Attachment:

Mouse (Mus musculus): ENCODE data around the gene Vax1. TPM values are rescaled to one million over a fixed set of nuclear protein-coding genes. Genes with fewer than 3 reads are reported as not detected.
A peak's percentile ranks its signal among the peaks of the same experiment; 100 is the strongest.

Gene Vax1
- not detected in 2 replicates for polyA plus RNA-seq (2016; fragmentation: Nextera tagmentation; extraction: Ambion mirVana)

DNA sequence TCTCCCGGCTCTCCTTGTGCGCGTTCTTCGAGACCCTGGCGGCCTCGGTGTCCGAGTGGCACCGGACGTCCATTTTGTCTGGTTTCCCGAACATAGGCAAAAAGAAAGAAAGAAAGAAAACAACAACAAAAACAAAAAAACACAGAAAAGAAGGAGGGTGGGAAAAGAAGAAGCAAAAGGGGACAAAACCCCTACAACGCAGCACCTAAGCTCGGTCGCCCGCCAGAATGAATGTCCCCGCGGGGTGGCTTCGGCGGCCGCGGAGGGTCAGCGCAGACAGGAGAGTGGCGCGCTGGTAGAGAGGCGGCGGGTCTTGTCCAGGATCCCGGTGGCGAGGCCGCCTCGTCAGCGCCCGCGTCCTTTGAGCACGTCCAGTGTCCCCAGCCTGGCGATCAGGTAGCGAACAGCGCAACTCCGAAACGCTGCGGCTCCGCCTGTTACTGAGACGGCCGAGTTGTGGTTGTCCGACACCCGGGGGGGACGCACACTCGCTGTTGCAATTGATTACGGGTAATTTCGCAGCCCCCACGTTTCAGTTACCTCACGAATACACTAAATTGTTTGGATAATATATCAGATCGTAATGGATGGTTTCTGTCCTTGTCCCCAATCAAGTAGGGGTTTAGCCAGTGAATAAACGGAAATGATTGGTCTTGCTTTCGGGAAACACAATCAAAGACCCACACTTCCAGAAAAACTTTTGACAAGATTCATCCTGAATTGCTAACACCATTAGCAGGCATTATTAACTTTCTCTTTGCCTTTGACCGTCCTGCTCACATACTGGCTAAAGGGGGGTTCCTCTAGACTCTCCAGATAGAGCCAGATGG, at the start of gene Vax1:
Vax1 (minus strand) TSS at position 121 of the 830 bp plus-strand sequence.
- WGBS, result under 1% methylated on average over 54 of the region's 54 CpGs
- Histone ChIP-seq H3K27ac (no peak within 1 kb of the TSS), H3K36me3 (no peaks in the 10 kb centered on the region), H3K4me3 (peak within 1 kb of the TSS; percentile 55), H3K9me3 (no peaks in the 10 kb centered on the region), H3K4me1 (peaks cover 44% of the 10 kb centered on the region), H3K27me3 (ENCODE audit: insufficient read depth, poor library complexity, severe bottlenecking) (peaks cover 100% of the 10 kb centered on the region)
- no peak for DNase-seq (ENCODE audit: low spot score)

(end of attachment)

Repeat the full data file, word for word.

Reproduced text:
Mouse (Mus musculus): ENCODE data around the gene Vax1. TPM values are rescaled to one million over a fixed set of nuclear protein-coding genes. Genes with fewer than 3 reads are reported as not detected.
A peak's percentile ranks its signal among the peaks of the same experiment; 100 is the strongest.

Gene Vax1
- not detected in 2 replicates for polyA plus RNA-seq (2016; fragmentation: Nextera tagmentation; extraction: Ambion mirVana)

DNA sequence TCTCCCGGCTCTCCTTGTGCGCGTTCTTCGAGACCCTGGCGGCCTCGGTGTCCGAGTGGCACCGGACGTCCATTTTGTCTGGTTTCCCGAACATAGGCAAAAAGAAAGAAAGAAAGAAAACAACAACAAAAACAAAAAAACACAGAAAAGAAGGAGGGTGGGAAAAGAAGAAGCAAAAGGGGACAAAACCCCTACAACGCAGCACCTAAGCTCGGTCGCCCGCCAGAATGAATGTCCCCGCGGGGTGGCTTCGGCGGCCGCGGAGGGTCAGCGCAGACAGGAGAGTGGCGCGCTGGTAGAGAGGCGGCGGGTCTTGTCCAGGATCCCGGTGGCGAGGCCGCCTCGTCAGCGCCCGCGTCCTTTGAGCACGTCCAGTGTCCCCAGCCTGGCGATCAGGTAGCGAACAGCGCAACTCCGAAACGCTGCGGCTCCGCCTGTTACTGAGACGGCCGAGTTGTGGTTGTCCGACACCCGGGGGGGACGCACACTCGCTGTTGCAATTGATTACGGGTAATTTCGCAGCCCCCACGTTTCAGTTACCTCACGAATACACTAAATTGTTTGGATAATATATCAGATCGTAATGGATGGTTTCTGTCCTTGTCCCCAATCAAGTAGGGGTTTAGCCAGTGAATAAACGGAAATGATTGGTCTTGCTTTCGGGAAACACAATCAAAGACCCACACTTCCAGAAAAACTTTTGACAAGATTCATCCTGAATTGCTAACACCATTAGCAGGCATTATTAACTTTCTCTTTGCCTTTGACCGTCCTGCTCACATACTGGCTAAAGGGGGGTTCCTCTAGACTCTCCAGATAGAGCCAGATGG, at the start of gene Vax1:
Vax1 (minus strand) TSS at position 121 of the 830 bp plus-strand sequence.
- WGBS, result under 1% methylated on average over 54 of the region's 54 CpGs
- Histone ChIP-seq H3K27ac (no peak within 1 kb of the TSS), H3K36me3 (no peaks in the 10 kb centered on the region), H3K4me3 (peak within 1 kb of the TSS; percentile 55), H3K9me3 (no peaks in the 10 kb centered on the region), H3K4me1 (peaks cover 44% of the 10 kb centered on the region), H3K27me3 (ENCODE audit: insufficient read depth, poor library complexity, severe bottlenecking) (peaks cover 100% of the 10 kb centered on the region)
- no peak for DNase-seq (ENCODE audit: low spot score)